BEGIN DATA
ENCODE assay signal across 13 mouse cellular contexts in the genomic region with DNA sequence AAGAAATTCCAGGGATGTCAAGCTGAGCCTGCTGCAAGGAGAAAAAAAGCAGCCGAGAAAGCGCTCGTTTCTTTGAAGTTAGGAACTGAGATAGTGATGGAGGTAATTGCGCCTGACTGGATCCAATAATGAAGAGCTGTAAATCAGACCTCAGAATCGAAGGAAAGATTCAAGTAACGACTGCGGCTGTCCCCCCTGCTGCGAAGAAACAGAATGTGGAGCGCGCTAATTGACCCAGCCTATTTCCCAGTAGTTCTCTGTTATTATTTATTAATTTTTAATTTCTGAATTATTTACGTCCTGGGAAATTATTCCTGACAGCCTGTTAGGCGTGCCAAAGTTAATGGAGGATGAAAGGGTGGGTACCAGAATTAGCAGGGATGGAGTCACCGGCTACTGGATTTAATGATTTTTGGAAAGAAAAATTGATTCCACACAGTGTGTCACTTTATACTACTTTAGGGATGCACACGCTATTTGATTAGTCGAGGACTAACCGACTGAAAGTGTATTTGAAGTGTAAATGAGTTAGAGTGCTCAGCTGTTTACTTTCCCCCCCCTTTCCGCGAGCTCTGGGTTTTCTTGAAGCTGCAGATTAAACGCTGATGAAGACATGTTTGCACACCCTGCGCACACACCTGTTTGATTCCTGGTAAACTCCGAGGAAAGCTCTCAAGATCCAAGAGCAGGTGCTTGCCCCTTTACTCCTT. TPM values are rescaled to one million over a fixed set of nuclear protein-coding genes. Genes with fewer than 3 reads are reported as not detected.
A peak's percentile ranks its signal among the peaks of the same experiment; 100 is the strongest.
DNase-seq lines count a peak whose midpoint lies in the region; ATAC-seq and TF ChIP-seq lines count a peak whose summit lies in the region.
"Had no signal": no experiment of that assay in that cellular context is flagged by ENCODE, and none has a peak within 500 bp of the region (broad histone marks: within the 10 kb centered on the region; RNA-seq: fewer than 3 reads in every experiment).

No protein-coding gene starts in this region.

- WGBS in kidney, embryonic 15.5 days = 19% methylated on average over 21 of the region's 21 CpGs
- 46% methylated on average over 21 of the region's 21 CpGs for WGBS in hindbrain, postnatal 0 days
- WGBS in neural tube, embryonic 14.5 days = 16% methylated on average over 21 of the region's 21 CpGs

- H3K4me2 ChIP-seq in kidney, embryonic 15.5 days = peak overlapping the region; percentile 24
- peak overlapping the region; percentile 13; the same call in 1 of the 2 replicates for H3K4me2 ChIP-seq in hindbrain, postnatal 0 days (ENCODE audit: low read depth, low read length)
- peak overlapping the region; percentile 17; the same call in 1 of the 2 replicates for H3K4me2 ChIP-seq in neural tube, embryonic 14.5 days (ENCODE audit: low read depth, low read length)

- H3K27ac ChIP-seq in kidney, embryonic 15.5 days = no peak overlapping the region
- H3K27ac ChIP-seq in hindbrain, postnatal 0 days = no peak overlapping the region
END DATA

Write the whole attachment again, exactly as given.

ENCODE assay signal across 13 mouse cellular contexts in the genomic region with DNA sequence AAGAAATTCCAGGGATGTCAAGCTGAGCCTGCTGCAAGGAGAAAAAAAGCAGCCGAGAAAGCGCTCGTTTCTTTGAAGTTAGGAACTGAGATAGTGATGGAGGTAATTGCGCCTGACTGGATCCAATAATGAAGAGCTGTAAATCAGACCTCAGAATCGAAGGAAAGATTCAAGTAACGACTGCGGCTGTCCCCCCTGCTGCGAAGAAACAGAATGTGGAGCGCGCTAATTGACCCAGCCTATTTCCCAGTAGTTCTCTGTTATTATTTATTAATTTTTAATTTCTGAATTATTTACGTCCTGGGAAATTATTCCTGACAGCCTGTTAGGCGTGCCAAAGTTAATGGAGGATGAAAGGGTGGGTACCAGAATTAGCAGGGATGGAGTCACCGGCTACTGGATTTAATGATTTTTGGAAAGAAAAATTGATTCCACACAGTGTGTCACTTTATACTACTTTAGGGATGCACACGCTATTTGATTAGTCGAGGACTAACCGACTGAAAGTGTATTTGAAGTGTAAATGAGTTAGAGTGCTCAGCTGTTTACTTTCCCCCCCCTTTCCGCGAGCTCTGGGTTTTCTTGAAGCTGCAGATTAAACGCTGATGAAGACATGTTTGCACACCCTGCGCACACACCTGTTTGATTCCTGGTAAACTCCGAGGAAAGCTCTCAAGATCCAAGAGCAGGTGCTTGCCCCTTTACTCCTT. TPM values are rescaled to one million over a fixed set of nuclear protein-coding genes. Genes with fewer than 3 reads are reported as not detected.
A peak's percentile ranks its signal among the peaks of the same experiment; 100 is the strongest.
DNase-seq lines count a peak whose midpoint lies in the region; ATAC-seq and TF ChIP-seq lines count a peak whose summit lies in the region.
"Had no signal": no experiment of that assay in that cellular context is flagged by ENCODE, and none has a peak within 500 bp of the region (broad histone marks: within the 10 kb centered on the region; RNA-seq: fewer than 3 reads in every experiment).

No protein-coding gene starts in this region.

- WGBS in kidney, embryonic 15.5 days = 19% methylated on average over 21 of the region's 21 CpGs
- 46% methylated on average over 21 of the region's 21 CpGs for WGBS in hindbrain, postnatal 0 days
- WGBS in neural tube, embryonic 14.5 days = 16% methylated on average over 21 of the region's 21 CpGs

- H3K4me2 ChIP-seq in kidney, embryonic 15.5 days = peak overlapping the region; percentile 24
- peak overlapping the region; percentile 13; the same call in 1 of the 2 replicates for H3K4me2 ChIP-seq in hindbrain, postnatal 0 days (ENCODE audit: low read depth, low read length)
- peak overlapping the region; percentile 17; the same call in 1 of the 2 replicates for H3K4me2 ChIP-seq in neural tube, embryonic 14.5 days (ENCODE audit: low read depth, low read length)

- H3K27ac ChIP-seq in kidney, embryonic 15.5 days = no peak overlapping the region
- H3K27ac ChIP-seq in hindbrain, postnatal 0 days = no peak overlapping the region